What Does the Miss World Crown Mean for Young Girls Today?

Yamini Pustake Bhalerao
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Recently, a 20-year-old Manushi Chhillar brought home the Miss World Crown seventeen years after our last win. Barely three days after our crowning moment, people are questioning the relevance of this win. It seems like we do not seem to care about beauty pageants anymore. Quite unlike what it was until sometime back.


In the late 90s and early 2000s, beauty pageants were a phenomenon in India. There were songs dedicated to Miss India pageant, and young girls would revere Aishwarya Rai and Sushmita Sen, dreaming to achieve their poise and grace, and represent the country on the world platform. But somewhere between Priyanka Chopra and Manushi Chhillar, have the beauty pageants became redundant?

Our girls traded the dream to become beauty queens with becoming entrepreneurs and artists. And somewhere deep down, the very beauty queens are responsible for this paradigm shift.

The aficionados still argue that beauty pageants aren't as shallow as they are made to be. That the winners are a combination of beauty, grace, intelligence and the best of human traits. Their job is to endorse humanitarian causes and use the platform to make the world a better place. Yet in our country, most winners chose a fat paycheck, and end up romancing Bollywood heroes twice their age. I can't remember a single Indian beauty queen from the recent past, who kept away from Bollywood and pursued a career in science, literature, business or social work instead.

I am not taking away the credit due to those who indeed gave back to the society. Many past winners, who are now popular actresses, actively associated with UN peace projects and UNICEF, and also have charities of their own.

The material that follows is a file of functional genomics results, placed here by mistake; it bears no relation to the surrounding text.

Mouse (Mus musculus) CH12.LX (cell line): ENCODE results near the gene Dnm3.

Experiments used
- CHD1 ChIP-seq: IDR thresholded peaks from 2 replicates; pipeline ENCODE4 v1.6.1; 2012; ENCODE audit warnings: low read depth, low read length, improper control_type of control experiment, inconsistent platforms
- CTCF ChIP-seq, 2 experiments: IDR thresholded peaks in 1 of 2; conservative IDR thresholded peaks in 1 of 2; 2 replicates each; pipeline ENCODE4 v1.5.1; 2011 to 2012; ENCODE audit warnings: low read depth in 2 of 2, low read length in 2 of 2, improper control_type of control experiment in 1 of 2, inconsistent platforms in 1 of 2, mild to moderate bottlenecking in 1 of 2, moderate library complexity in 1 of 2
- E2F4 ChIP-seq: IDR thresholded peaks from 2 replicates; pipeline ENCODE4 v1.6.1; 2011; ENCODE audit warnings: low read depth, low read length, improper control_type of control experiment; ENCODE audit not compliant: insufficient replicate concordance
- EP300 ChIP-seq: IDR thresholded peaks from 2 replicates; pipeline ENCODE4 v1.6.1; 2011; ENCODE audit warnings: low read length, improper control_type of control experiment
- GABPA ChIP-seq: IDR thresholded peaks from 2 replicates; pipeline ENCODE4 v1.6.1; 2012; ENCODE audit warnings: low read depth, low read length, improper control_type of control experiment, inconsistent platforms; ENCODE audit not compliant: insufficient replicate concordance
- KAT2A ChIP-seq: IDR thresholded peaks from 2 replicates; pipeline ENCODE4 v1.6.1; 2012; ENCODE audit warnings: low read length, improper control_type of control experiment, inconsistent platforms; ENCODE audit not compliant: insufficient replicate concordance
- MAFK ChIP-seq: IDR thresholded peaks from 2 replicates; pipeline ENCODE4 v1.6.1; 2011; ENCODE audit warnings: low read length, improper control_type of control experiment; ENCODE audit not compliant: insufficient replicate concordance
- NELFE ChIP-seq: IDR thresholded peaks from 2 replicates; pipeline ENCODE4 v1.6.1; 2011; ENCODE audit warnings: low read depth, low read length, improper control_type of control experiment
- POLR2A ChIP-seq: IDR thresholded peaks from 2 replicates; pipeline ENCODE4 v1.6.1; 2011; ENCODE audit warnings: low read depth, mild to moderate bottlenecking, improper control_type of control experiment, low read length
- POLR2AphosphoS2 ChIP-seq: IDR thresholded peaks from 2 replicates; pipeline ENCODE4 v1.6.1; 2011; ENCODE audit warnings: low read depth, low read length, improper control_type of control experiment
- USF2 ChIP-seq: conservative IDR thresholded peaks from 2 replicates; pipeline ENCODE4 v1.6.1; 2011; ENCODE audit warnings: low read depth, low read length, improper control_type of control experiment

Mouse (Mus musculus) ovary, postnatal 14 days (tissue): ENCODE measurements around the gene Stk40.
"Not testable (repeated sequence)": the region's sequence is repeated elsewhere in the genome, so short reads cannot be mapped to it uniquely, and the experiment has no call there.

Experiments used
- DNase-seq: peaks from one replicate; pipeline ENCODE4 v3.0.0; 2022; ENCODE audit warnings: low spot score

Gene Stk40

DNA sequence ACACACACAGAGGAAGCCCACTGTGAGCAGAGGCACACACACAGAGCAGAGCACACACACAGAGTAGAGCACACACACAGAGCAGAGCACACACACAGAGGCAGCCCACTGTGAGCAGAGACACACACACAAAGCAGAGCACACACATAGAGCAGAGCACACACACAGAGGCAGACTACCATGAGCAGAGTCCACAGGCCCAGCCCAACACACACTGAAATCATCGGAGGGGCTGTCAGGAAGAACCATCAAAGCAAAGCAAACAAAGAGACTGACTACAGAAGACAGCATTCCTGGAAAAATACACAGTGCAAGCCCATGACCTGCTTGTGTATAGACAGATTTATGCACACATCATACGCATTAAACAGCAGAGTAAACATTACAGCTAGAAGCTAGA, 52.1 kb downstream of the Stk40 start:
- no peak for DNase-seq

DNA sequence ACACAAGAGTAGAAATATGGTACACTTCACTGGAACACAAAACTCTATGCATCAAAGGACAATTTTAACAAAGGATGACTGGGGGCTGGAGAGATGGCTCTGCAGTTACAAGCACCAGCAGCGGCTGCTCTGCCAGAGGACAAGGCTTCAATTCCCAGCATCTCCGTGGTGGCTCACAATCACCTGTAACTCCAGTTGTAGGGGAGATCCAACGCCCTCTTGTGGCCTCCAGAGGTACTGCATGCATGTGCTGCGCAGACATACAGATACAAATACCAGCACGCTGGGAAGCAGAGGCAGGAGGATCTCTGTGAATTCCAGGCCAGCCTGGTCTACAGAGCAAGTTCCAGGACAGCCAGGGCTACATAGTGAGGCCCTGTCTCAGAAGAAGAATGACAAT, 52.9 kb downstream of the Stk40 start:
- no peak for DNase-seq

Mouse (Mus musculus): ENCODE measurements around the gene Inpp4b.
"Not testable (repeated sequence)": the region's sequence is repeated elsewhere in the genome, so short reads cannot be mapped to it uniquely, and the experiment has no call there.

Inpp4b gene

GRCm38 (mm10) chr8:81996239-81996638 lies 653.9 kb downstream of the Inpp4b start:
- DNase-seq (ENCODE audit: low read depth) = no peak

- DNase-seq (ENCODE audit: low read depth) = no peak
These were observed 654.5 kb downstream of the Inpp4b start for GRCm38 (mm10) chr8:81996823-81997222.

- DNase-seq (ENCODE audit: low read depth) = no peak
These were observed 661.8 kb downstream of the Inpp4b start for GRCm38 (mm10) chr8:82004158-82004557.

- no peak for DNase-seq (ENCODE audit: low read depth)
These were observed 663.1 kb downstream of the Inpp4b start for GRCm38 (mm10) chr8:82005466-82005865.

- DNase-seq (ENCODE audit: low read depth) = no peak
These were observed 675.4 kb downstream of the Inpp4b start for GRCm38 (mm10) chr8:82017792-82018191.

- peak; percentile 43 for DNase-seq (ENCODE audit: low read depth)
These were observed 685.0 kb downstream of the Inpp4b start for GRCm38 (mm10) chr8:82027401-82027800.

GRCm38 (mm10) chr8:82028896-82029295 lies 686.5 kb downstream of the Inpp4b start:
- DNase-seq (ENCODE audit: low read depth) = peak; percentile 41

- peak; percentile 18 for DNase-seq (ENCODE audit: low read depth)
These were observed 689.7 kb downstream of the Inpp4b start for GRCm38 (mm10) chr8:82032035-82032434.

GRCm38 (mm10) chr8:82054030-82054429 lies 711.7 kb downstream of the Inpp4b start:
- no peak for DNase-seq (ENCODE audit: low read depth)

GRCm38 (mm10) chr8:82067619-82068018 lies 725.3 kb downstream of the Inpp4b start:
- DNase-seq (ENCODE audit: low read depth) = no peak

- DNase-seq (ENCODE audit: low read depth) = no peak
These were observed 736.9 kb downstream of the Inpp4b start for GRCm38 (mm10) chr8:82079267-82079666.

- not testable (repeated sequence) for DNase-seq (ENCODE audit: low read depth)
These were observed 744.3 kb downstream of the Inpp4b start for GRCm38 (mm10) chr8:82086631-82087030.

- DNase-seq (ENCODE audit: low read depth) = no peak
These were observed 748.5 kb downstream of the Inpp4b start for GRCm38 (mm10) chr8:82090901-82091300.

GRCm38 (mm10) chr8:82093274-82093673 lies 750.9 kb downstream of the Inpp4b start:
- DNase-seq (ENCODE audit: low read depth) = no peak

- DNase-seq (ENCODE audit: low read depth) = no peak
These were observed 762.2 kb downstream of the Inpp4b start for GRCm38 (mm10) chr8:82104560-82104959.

Moreover, there is nothing wrong with wanting to pursue a career in films. But if to be a beauty queen in India only leads to working in the movie business, then that can be achieved via being a supermodel, or a star kid or supremely gifted as well. Why bother going through the gruelling pageant training? Or waving and smiling till your cheeks hurt, at hoards of strangers gawking and assessing your every feature and move?

The new winner of the Miss World title has a golden opportunity. She can bring the problems Indian women face on a day-to-day basis, into global focus.


Manushi can continue pursuing her medical studies and do humanitarian work, hence setting up a good and path-breaking example for our little girls. She can prove that the title and the pageant, she represents can also be used to make a difference, as it is in many other countries. Unless her dream is to sign a big budget masala movie.

Pic Credit: Times Now

Also read: In a First, Natasha Biswas Crowned as Miss Transqueen India

Dr Yamini Pustake Bhalerao is a writer with the SheThePeople team, in the Opinions section.  The views expressed are the author’s own.

Manushi Chhillar Miss World humanitarian causes Relevance of beauty contests